Since you haven't really given any reasons to support a case for a supervised time other than you being uncomfortable with the idea, I would strongly suggest getting comfortable with the idea in order to avoid court proceedings. If you insist on supervising his time with the child, then he will undoubtedly get a better deal from the court, where it's more likely that unsupervised time will be ordered.

    Remember: Children have a legal right under section 60B of the Family Law Act 1975 the have a relationship with both parents, regardless of the status of the relationship between said parents. You, as a parent, don't actually have any rights to your children, and the court will work to uphold your child's rights insofar as the children's best interests can be met. It's generally held that it's in a child's best interests to have a relationship with both parents, and the court doesn't take well to parents who intervene on a child's rights without a valid reason for doing so.

    As such, my suggestion is to be prepared to give the child unsupervised time with his father.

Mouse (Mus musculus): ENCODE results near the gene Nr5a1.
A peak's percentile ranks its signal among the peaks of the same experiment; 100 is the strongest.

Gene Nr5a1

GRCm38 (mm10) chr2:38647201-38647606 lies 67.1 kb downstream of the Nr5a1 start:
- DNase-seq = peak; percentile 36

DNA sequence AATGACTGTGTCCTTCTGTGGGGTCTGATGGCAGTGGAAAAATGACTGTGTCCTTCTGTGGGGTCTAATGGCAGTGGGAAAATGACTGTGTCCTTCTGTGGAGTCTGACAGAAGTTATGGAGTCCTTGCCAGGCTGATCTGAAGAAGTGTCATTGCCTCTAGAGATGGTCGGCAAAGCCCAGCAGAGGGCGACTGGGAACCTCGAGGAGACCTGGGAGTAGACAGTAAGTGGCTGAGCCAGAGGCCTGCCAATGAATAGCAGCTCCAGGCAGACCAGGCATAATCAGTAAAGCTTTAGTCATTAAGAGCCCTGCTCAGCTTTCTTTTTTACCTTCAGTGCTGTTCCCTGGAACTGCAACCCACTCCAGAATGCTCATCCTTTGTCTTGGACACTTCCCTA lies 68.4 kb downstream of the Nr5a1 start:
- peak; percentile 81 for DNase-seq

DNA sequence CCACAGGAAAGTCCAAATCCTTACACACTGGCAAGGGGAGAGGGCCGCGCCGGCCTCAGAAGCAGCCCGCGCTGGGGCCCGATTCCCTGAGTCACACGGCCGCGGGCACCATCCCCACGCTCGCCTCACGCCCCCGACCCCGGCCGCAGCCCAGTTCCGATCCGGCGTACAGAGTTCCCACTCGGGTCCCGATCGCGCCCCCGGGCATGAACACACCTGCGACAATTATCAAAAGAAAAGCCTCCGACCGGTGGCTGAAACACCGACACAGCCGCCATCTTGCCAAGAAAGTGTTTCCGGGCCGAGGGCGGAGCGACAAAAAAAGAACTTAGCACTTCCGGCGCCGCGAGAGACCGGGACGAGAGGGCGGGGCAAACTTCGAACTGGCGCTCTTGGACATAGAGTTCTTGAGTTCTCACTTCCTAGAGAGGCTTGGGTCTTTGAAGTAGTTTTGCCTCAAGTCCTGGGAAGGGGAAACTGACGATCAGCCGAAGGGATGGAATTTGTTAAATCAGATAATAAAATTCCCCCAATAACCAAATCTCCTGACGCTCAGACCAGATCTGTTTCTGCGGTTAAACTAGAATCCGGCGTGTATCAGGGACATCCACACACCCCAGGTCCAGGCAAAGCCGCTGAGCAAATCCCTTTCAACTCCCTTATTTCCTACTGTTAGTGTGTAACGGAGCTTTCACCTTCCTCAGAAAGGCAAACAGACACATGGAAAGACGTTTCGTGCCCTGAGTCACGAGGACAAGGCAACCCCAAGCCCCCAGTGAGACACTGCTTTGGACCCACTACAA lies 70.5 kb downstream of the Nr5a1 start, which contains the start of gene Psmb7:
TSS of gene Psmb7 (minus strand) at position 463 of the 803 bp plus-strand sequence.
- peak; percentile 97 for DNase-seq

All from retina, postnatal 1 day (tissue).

3. purplemonkey

    purplemonkey Member

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    Thank you for your reply.

    I stopped taking my son to his father's house as the father never made an effort. Surely after 8 years of me going there every Saturday and then saying enough is enough because the father wouldn't make an effort would not look badly upon me. His father only saw him because I took him there.

    There were several incidents, 2 involving violence against my son that has caused my son not to want to see his father. My son when 5 years old opened his fathers bird cage and the bird got out and flew away. His father went off at him, telling him that he killed his bird saying other birds will peck the bird to death and when telling my son this he was "pecking" him on the head. He also told my son that he will come to his house whilst he is asleep and let his budgie go. My son was scared and had a hard time over this.